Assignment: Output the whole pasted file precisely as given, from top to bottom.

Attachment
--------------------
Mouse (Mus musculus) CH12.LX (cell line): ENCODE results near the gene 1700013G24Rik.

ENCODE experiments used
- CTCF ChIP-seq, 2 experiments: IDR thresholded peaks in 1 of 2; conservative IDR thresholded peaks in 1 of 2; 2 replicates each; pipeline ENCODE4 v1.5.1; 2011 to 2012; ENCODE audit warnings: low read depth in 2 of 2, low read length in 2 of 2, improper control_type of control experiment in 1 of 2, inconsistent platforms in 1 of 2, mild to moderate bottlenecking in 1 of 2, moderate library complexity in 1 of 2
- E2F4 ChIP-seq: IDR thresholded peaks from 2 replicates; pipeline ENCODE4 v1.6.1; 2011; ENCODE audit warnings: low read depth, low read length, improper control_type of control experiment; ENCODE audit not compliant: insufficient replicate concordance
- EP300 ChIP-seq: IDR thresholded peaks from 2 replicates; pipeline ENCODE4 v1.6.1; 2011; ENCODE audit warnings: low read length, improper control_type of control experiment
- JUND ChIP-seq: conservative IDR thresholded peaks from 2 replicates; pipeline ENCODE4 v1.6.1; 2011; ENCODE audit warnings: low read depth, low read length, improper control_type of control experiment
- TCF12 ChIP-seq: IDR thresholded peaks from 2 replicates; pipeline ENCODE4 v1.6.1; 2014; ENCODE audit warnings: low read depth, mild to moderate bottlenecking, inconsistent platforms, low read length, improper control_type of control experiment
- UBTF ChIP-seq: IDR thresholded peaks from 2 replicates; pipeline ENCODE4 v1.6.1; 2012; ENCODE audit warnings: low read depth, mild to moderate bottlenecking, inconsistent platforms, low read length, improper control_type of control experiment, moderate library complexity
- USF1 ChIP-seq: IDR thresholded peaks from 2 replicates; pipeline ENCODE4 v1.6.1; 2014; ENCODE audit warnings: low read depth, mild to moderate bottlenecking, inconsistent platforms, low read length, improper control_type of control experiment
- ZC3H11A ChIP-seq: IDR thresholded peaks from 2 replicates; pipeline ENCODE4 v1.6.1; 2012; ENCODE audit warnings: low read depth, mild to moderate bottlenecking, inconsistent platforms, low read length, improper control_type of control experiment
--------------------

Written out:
Mouse (Mus musculus) CH12.LX (cell line): ENCODE results near the gene 1700013G24Rik.

ENCODE experiments used
- CTCF ChIP-seq, 2 experiments: IDR thresholded peaks in 1 of 2; conservative IDR thresholded peaks in 1 of 2; 2 replicates each; pipeline ENCODE4 v1.5.1; 2011 to 2012; ENCODE audit warnings: low read depth in 2 of 2, low read length in 2 of 2, improper control_type of control experiment in 1 of 2, inconsistent platforms in 1 of 2, mild to moderate bottlenecking in 1 of 2, moderate library complexity in 1 of 2
- E2F4 ChIP-seq: IDR thresholded peaks from 2 replicates; pipeline ENCODE4 v1.6.1; 2011; ENCODE audit warnings: low read depth, low read length, improper control_type of control experiment; ENCODE audit not compliant: insufficient replicate concordance
- EP300 ChIP-seq: IDR thresholded peaks from 2 replicates; pipeline ENCODE4 v1.6.1; 2011; ENCODE audit warnings: low read length, improper control_type of control experiment
- JUND ChIP-seq: conservative IDR thresholded peaks from 2 replicates; pipeline ENCODE4 v1.6.1; 2011; ENCODE audit warnings: low read depth, low read length, improper control_type of control experiment
- TCF12 ChIP-seq: IDR thresholded peaks from 2 replicates; pipeline ENCODE4 v1.6.1; 2014; ENCODE audit warnings: low read depth, mild to moderate bottlenecking, inconsistent platforms, low read length, improper control_type of control experiment
- UBTF ChIP-seq: IDR thresholded peaks from 2 replicates; pipeline ENCODE4 v1.6.1; 2012; ENCODE audit warnings: low read depth, mild to moderate bottlenecking, inconsistent platforms, low read length, improper control_type of control experiment, moderate library complexity
- USF1 ChIP-seq: IDR thresholded peaks from 2 replicates; pipeline ENCODE4 v1.6.1; 2014; ENCODE audit warnings: low read depth, mild to moderate bottlenecking, inconsistent platforms, low read length, improper control_type of control experiment
- ZC3H11A ChIP-seq: IDR thresholded peaks from 2 replicates; pipeline ENCODE4 v1.6.1; 2012; ENCODE audit warnings: low read depth, mild to moderate bottlenecking, inconsistent platforms, low read length, improper control_type of control experiment